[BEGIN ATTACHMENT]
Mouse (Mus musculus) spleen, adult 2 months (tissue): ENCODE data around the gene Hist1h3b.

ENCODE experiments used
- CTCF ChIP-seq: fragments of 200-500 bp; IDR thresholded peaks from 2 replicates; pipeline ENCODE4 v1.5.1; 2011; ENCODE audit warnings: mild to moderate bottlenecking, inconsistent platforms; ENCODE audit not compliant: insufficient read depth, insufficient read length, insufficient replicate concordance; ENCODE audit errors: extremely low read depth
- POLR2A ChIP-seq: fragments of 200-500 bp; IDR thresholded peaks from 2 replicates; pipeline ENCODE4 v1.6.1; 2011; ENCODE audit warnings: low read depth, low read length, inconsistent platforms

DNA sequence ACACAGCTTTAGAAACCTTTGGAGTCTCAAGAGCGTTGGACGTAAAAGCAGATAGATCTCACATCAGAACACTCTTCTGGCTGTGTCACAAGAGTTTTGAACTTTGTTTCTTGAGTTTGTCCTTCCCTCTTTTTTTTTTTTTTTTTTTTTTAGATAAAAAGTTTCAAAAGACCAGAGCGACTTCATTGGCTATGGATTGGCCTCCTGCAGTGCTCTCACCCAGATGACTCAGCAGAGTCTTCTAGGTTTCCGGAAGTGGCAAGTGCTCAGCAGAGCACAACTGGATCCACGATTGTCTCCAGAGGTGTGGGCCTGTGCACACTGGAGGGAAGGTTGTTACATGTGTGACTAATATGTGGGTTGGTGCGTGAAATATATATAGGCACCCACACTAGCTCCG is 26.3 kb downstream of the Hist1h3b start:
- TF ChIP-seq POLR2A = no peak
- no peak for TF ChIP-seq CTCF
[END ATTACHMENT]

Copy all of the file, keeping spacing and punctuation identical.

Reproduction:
Mouse (Mus musculus) spleen, adult 2 months (tissue): ENCODE data around the gene Hist1h3b.

ENCODE experiments used
- CTCF ChIP-seq: fragments of 200-500 bp; IDR thresholded peaks from 2 replicates; pipeline ENCODE4 v1.5.1; 2011; ENCODE audit warnings: mild to moderate bottlenecking, inconsistent platforms; ENCODE audit not compliant: insufficient read depth, insufficient read length, insufficient replicate concordance; ENCODE audit errors: extremely low read depth
- POLR2A ChIP-seq: fragments of 200-500 bp; IDR thresholded peaks from 2 replicates; pipeline ENCODE4 v1.6.1; 2011; ENCODE audit warnings: low read depth, low read length, inconsistent platforms

DNA sequence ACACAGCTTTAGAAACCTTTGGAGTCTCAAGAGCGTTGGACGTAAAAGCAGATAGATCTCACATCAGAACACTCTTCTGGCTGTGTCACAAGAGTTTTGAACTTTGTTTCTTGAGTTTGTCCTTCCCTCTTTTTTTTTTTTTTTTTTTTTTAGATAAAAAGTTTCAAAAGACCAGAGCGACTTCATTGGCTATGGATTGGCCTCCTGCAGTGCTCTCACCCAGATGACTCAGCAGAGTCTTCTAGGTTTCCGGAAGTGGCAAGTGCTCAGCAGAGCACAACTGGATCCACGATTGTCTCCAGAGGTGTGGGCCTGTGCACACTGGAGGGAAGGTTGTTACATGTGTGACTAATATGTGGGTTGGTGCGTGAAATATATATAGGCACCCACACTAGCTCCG is 26.3 kb downstream of the Hist1h3b start:
- TF ChIP-seq POLR2A = no peak
- no peak for TF ChIP-seq CTCF